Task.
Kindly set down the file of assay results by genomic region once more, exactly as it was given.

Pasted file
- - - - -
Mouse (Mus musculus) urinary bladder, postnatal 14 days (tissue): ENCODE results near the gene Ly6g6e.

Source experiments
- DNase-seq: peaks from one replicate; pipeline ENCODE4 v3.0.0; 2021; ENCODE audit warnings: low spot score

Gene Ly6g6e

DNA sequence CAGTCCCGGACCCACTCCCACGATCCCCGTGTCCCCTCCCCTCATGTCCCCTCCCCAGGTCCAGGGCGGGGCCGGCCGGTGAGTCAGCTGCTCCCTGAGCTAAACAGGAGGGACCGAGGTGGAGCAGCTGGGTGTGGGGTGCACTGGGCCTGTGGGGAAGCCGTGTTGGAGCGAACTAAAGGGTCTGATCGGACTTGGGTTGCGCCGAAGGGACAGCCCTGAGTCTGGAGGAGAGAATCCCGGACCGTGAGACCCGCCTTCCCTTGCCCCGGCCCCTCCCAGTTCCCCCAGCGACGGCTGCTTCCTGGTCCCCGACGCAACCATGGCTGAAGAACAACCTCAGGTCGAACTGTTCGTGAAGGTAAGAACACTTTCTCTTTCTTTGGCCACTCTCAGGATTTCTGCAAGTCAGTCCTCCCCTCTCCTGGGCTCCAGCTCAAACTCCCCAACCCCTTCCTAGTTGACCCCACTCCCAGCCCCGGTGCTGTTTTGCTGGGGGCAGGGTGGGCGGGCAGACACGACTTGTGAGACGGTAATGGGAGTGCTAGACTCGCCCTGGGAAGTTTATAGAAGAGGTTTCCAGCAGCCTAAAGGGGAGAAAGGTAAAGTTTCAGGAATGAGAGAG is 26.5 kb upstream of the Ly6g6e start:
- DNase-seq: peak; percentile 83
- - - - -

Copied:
Mouse (Mus musculus) urinary bladder, postnatal 14 days (tissue): ENCODE results near the gene Ly6g6e.

Source experiments
- DNase-seq: peaks from one replicate; pipeline ENCODE4 v3.0.0; 2021; ENCODE audit warnings: low spot score

Gene Ly6g6e

DNA sequence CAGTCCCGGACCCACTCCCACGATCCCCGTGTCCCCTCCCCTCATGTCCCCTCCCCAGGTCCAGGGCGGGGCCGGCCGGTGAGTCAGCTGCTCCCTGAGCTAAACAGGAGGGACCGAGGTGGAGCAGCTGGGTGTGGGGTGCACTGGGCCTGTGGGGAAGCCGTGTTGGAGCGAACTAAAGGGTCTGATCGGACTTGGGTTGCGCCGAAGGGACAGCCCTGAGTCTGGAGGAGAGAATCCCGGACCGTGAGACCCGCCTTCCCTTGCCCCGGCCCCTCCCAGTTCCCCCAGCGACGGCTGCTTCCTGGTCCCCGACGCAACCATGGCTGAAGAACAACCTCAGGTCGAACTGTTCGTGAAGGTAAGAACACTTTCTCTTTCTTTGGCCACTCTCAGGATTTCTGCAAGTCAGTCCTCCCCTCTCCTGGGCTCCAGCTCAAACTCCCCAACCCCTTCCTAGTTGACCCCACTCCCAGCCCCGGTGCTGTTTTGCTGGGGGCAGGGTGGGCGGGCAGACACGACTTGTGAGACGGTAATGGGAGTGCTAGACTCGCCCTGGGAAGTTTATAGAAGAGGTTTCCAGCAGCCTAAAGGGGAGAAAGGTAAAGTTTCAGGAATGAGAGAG is 26.5 kb upstream of the Ly6g6e start:
- DNase-seq: peak; percentile 83